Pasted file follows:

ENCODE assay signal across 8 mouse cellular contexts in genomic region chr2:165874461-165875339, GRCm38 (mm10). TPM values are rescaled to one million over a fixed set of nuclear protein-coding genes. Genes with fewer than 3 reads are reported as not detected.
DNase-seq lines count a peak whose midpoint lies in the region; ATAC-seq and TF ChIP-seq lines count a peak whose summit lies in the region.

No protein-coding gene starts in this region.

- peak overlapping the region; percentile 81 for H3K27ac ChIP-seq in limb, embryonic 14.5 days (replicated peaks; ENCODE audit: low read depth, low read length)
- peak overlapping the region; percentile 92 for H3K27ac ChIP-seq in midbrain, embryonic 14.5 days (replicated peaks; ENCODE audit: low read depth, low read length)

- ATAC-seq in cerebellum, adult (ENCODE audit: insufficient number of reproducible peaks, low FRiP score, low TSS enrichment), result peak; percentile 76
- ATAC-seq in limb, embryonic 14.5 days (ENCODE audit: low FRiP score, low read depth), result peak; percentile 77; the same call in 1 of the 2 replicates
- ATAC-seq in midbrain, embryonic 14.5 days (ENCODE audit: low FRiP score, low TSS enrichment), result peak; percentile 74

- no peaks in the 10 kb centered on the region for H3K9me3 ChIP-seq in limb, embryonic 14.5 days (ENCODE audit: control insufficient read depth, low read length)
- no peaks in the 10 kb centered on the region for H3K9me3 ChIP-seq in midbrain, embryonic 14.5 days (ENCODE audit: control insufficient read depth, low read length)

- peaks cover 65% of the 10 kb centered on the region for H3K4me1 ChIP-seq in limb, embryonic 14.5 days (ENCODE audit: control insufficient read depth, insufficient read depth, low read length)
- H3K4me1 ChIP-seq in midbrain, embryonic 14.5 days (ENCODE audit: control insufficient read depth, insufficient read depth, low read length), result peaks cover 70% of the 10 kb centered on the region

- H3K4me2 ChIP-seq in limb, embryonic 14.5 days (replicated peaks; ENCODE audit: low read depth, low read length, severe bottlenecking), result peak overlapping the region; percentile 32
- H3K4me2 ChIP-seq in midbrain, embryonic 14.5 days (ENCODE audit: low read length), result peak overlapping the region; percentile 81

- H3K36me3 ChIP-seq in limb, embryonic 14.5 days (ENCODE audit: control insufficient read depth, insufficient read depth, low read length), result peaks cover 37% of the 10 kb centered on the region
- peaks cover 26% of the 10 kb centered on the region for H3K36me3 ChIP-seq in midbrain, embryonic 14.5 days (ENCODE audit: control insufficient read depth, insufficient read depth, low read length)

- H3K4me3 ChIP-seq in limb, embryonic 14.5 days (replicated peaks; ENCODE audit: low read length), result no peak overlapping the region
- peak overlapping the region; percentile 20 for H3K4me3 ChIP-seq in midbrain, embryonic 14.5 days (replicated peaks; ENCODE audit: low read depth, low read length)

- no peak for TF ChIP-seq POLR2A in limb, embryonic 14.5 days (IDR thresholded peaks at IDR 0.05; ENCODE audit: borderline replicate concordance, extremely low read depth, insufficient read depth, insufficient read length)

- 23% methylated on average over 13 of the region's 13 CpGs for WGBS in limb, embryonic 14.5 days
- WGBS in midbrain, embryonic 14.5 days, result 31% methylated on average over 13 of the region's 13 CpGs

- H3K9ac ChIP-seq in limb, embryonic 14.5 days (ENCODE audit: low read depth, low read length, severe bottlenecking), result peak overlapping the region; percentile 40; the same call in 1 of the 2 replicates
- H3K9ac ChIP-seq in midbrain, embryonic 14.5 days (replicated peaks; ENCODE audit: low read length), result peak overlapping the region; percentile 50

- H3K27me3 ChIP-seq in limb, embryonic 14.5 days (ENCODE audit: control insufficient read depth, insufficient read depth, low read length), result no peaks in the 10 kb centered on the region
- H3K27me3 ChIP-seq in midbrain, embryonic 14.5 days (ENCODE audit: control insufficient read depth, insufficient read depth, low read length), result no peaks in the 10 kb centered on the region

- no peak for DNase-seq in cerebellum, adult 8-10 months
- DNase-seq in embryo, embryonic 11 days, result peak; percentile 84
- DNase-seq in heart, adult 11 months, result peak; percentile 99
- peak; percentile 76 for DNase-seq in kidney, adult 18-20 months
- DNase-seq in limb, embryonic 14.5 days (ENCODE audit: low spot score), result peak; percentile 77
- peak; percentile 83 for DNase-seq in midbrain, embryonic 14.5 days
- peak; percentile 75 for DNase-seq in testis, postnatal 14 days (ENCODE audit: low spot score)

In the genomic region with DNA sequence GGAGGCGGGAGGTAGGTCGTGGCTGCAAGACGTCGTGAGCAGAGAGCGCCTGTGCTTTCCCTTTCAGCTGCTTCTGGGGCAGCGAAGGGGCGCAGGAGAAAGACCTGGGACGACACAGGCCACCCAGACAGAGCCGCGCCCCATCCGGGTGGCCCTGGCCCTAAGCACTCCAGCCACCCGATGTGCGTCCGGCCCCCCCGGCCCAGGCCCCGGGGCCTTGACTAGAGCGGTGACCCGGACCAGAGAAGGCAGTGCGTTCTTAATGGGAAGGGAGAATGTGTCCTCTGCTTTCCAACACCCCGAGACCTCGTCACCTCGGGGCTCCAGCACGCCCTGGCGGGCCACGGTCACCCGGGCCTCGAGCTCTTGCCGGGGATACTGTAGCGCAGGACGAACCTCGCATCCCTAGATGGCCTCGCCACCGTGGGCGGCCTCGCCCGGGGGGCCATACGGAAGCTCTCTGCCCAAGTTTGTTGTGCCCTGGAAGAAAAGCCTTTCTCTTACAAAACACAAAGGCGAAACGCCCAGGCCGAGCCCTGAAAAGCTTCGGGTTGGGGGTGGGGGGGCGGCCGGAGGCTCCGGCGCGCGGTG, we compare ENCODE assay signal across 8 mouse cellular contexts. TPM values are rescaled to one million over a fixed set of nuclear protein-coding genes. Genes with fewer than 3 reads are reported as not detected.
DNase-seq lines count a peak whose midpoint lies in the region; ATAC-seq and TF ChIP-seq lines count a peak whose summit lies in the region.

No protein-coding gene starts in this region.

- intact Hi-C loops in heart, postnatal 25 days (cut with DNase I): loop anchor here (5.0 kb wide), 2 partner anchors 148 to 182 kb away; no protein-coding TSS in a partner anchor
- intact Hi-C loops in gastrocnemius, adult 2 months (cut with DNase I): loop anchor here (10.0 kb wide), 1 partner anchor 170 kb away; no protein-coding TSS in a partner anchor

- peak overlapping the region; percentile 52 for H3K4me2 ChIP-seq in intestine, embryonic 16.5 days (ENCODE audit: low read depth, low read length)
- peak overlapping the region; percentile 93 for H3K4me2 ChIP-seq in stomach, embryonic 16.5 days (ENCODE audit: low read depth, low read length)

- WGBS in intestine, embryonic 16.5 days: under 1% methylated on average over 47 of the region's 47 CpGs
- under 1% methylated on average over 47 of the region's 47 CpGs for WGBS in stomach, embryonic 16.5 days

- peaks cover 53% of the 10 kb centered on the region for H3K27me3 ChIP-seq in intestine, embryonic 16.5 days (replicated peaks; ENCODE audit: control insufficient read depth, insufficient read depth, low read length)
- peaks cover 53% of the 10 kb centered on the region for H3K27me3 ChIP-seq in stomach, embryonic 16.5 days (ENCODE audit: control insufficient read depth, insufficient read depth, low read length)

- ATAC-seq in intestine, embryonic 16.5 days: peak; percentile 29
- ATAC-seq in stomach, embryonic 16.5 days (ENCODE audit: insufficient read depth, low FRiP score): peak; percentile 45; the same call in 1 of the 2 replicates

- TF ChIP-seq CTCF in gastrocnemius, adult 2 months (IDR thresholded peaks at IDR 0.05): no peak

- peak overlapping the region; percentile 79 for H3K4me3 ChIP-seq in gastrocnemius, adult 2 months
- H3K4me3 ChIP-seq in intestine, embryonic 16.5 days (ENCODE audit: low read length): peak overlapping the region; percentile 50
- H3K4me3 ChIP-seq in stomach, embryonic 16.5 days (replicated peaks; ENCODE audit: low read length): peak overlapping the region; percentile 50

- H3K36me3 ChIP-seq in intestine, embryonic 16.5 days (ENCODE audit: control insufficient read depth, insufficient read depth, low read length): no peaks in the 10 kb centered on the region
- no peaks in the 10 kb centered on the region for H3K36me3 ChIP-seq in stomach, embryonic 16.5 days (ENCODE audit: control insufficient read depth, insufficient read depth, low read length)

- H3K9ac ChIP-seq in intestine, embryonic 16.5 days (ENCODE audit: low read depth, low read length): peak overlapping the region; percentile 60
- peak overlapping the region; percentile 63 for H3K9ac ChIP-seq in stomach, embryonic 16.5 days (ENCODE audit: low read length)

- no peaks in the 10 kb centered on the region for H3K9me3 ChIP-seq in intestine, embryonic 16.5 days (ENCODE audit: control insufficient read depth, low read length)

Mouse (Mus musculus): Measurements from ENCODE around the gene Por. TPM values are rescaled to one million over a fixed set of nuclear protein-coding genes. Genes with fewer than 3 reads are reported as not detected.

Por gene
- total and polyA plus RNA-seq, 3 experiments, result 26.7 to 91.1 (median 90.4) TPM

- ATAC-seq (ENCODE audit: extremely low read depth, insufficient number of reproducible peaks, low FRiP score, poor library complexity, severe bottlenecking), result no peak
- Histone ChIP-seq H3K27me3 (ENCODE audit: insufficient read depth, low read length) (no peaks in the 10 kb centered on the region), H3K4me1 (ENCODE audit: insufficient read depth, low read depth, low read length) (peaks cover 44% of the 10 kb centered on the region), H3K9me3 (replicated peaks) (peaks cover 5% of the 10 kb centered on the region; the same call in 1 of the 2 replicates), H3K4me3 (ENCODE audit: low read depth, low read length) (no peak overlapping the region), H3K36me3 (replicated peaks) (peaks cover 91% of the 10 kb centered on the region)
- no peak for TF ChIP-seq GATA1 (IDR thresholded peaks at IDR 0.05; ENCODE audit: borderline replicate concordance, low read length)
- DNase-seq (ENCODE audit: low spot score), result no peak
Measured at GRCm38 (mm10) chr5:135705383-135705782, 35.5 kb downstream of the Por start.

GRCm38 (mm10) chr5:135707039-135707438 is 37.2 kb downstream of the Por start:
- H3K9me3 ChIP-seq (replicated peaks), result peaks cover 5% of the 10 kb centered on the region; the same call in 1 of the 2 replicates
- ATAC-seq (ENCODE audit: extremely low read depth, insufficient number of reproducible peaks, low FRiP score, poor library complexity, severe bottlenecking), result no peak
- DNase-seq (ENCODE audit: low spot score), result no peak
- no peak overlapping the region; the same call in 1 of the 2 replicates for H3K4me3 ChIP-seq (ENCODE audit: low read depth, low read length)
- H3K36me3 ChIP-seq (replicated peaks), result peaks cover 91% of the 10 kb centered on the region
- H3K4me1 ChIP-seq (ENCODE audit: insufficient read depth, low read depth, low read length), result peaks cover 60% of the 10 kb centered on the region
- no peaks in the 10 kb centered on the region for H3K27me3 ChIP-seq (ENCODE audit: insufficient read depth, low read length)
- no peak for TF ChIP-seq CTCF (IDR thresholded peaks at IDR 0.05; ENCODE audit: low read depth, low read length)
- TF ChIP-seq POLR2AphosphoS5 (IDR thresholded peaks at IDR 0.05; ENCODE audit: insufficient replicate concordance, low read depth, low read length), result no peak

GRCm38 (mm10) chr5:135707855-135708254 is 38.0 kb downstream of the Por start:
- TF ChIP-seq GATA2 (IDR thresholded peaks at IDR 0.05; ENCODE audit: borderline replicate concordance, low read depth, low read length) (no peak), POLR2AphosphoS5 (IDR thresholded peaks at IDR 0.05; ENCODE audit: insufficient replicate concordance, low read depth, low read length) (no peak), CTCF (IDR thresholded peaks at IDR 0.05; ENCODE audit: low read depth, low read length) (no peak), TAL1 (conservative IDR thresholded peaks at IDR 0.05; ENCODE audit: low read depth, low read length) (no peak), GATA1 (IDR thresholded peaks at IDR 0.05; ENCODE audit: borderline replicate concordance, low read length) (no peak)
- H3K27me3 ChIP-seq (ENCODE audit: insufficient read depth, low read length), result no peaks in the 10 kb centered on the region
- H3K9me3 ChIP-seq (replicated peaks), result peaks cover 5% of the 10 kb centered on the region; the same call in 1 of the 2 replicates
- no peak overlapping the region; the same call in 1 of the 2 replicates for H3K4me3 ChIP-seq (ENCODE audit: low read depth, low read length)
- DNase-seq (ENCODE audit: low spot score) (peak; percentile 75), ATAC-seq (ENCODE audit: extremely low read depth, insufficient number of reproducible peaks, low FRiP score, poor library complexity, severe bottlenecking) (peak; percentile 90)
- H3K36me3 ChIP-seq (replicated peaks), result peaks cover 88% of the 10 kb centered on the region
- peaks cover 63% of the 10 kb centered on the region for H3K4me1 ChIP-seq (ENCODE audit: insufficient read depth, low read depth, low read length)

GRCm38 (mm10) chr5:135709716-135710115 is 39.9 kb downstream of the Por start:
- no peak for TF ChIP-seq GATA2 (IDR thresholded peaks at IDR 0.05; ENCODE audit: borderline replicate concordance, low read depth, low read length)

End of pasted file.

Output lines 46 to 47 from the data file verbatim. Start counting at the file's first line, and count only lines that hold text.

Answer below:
- TF ChIP-seq CTCF in gastrocnemius, adult 2 months (IDR thresholded peaks at IDR 0.05): no peak

- peak overlapping the region; percentile 79 for H3K4me3 ChIP-seq in gastrocnemius, adult 2 months